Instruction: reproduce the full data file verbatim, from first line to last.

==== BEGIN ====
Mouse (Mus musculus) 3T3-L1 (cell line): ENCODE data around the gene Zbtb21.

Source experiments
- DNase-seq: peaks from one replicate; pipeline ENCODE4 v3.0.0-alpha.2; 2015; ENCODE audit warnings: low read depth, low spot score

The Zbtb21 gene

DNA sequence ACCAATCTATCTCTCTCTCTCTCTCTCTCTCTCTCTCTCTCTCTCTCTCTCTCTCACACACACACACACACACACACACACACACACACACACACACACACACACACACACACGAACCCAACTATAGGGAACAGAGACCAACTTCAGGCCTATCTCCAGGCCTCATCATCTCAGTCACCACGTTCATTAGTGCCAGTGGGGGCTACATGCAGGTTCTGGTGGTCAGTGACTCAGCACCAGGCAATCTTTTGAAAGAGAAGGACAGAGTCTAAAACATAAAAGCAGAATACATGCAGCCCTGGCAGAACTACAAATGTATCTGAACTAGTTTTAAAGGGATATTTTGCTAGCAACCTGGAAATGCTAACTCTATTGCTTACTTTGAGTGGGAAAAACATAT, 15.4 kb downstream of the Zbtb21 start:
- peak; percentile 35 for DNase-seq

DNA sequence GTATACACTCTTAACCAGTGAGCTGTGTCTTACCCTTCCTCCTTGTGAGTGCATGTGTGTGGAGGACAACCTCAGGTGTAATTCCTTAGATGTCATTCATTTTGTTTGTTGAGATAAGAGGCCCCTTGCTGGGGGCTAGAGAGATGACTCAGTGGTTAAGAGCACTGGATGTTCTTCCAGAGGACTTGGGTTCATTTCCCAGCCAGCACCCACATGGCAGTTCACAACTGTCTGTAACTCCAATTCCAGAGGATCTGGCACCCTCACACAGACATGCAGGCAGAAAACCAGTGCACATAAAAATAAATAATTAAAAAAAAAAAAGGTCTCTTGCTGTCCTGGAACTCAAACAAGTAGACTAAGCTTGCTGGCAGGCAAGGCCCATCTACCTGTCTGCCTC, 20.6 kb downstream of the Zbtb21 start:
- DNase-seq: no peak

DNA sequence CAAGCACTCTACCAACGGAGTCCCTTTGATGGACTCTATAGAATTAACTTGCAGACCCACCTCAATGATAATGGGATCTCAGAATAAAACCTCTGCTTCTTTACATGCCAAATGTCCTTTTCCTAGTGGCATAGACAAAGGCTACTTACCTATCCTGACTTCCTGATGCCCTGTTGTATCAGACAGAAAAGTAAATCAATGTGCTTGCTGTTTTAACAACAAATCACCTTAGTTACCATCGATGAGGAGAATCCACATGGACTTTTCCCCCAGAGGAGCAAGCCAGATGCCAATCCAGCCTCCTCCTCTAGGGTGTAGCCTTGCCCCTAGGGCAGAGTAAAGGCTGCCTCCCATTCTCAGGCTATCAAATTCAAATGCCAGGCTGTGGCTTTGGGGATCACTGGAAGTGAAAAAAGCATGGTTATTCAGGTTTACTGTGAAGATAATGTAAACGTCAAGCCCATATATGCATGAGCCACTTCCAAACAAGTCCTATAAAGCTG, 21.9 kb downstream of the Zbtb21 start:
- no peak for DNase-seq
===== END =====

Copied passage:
Mouse (Mus musculus) 3T3-L1 (cell line): ENCODE data around the gene Zbtb21.

Source experiments
- DNase-seq: peaks from one replicate; pipeline ENCODE4 v3.0.0-alpha.2; 2015; ENCODE audit warnings: low read depth, low spot score

The Zbtb21 gene

DNA sequence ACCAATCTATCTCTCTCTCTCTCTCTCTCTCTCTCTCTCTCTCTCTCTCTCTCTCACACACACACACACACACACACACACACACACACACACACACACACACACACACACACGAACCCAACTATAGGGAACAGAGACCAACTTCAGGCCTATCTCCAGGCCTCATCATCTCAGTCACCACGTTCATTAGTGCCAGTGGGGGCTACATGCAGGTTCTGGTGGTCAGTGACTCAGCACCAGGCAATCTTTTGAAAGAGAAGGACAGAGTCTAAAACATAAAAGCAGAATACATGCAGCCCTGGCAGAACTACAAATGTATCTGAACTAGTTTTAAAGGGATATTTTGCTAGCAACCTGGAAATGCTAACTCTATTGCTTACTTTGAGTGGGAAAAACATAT, 15.4 kb downstream of the Zbtb21 start:
- peak; percentile 35 for DNase-seq

DNA sequence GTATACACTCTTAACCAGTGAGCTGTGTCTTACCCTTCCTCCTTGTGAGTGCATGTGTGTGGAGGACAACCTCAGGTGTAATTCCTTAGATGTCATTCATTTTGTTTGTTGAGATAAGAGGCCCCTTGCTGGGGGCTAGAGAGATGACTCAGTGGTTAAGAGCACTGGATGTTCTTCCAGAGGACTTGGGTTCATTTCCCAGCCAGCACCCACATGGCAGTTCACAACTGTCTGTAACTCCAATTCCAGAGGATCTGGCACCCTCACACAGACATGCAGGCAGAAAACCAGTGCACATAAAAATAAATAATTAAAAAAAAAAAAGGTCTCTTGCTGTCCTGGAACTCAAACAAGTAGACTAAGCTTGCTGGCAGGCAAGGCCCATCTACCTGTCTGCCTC, 20.6 kb downstream of the Zbtb21 start:
- DNase-seq: no peak

DNA sequence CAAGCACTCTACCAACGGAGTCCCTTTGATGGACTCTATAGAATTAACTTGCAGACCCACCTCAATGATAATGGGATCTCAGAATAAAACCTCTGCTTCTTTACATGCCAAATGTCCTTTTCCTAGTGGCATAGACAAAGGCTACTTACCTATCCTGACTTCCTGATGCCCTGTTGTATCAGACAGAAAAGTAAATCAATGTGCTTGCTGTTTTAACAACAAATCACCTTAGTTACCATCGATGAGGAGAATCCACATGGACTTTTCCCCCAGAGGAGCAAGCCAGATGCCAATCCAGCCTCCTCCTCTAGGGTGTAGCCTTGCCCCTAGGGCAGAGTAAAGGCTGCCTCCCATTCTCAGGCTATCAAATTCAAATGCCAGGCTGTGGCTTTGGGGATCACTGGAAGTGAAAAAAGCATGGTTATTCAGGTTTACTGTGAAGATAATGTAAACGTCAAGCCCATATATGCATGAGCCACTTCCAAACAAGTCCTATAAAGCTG, 21.9 kb downstream of the Zbtb21 start:
- no peak for DNase-seq